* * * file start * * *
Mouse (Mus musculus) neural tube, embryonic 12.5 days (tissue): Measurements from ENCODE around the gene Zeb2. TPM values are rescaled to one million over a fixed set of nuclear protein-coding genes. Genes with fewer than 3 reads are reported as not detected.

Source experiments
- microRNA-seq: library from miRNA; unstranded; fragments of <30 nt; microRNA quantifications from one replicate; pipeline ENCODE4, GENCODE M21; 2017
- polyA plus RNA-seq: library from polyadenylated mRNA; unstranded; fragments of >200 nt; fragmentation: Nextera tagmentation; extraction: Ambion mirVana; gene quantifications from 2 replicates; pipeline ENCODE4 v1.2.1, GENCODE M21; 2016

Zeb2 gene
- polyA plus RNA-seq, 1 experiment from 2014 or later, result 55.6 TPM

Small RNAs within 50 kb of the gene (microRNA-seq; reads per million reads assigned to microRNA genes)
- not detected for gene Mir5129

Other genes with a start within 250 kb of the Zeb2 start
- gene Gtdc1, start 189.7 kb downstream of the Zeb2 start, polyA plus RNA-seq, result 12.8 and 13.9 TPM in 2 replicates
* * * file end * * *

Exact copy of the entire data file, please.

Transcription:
Mouse (Mus musculus) neural tube, embryonic 12.5 days (tissue): Measurements from ENCODE around the gene Zeb2. TPM values are rescaled to one million over a fixed set of nuclear protein-coding genes. Genes with fewer than 3 reads are reported as not detected.

Source experiments
- microRNA-seq: library from miRNA; unstranded; fragments of <30 nt; microRNA quantifications from one replicate; pipeline ENCODE4, GENCODE M21; 2017
- polyA plus RNA-seq: library from polyadenylated mRNA; unstranded; fragments of >200 nt; fragmentation: Nextera tagmentation; extraction: Ambion mirVana; gene quantifications from 2 replicates; pipeline ENCODE4 v1.2.1, GENCODE M21; 2016

Zeb2 gene
- polyA plus RNA-seq, 1 experiment from 2014 or later, result 55.6 TPM

Small RNAs within 50 kb of the gene (microRNA-seq; reads per million reads assigned to microRNA genes)
- not detected for gene Mir5129

Other genes with a start within 250 kb of the Zeb2 start
- gene Gtdc1, start 189.7 kb downstream of the Zeb2 start, polyA plus RNA-seq, result 12.8 and 13.9 TPM in 2 replicates